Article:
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Siletz Indian Reservation (Or.)
Microfilm and digital surrogates of microfilm are available. See Volume 1, reels 25-27. Only original documents created by Harrington, his collaborators and field assistants, or notes given to him were microfilmed.
Electronic inventory available. Consult with archivist. Also see "The papers of John Peabody Harrington in the Smithsonian Institution, 1907-1957, Volume 1: A guide to the field notes: Native American history, language, and culture of Alaska/Northwest Coast," edited by Elaine L. Mills (1981). http://anthropology.si.edu/naa/harrington/pdf/mf_guides/jp%20harrington%20guide%20-%20volume%201.pdf
Addl. KW Subjects:
This subseries of the Alaska/Northwest Coast series contains materials grouped as "Southwest Oregon Athapascan" [part formerly cataloged as B.A.E. ms. 4555], collected largely from speakers of various languages of the Coquille, Umpqua, and Rogue River regions who were residing at Siletz Reservation. Also included is related work Harrington did on Athapascan at the Smith River Reservation just over the state line in northern California. The notes span the dates June to early November 1942.
In Siletz, Ada and Miller Collins, Lucy Smith, Wolverton Orton, and Coquille Thompson provided linguistic information. Nonlinguistic data was provided by Mrs. Thompson, the Reverend Warren Cornelius, Mr. and Mrs. Collson, Mr. and Mrs. Charlie Wilson at Gold Beach, and Mr. Oleman.
The Athapascan speakers interviewed at the Smith River Reservation were Norman George, Jenny Scott, Ben White, Johnny [Lopez?], and Alec Billy.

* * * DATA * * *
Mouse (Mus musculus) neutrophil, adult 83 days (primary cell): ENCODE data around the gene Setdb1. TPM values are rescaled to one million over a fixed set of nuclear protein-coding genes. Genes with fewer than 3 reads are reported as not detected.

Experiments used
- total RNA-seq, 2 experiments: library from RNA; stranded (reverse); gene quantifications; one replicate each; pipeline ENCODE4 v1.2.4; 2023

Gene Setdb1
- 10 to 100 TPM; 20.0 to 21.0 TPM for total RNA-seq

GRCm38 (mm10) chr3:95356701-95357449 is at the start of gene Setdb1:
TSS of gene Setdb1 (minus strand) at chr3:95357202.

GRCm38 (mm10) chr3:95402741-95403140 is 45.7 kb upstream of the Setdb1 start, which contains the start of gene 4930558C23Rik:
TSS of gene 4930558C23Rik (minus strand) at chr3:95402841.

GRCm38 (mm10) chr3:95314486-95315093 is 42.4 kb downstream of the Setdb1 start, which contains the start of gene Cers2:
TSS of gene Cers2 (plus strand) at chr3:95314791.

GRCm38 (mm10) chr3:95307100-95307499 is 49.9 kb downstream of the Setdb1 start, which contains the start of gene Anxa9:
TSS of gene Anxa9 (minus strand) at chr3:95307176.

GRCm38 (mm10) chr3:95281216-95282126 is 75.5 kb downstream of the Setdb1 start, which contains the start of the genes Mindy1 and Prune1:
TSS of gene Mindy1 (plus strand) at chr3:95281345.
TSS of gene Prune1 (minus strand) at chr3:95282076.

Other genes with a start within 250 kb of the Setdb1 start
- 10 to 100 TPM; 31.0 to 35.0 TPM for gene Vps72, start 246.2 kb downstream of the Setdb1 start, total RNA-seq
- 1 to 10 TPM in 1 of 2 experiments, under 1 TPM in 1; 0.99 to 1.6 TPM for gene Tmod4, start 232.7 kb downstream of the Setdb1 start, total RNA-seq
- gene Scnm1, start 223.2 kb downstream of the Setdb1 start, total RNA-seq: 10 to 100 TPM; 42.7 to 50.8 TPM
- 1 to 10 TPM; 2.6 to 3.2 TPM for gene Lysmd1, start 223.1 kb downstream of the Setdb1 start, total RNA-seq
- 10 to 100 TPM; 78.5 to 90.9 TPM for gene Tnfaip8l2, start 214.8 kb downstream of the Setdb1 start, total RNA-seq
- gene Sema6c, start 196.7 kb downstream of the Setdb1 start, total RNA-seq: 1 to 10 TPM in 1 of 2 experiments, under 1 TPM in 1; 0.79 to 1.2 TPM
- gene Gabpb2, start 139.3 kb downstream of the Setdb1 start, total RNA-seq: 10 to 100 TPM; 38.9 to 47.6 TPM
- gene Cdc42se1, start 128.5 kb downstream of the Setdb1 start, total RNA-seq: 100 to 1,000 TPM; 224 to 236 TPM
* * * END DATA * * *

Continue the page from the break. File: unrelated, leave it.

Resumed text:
The comparative Athapascan lexical data are supplemented with references to speakers of other Oregon languages who had been interviewed earlier by Harrington. Among the Siletz residents were Hoxie Simmons, a Galice speaker; his son, Ezra; and Spencer Scott, a speaker of Siuslaw and Lower Umpqua. Those from other areas of the state that Harrington interviewed included the Coos speakers Frank Drew and Lottie Evanoff; John Albert, the last speaker of Alsea; Louie Fuller, a Tillamook; and the nonlinguistic sources John Waters and Larry Hofer.
Among the comparative vocabulary are scattered notes of ethnographic interest, such as descriptions of smoking and chewing gum in the category on plants. The notes covering tribenames and placenames are the most complex. There is also a section of animal and plant names, which contain comments by Lucy Perez, a Coast Yuki.
Other materials in the subseries include grammatical notes; abstract in English of myths; ethnographic notes on such topics as birth, marriage, death and superstitions; and observations by a number of informants on the history of the removal of the Southwest Oregon Athapascan tribes to Siletz.
Alaska/Northwest Coast: Southwest Oregon Athapascan, John Peabody Harrington papers, National Anthropological Archives, Smithsonian Institution
National Anthropological Archives, Smithsonian Museum Support Center, Suitland, Maryland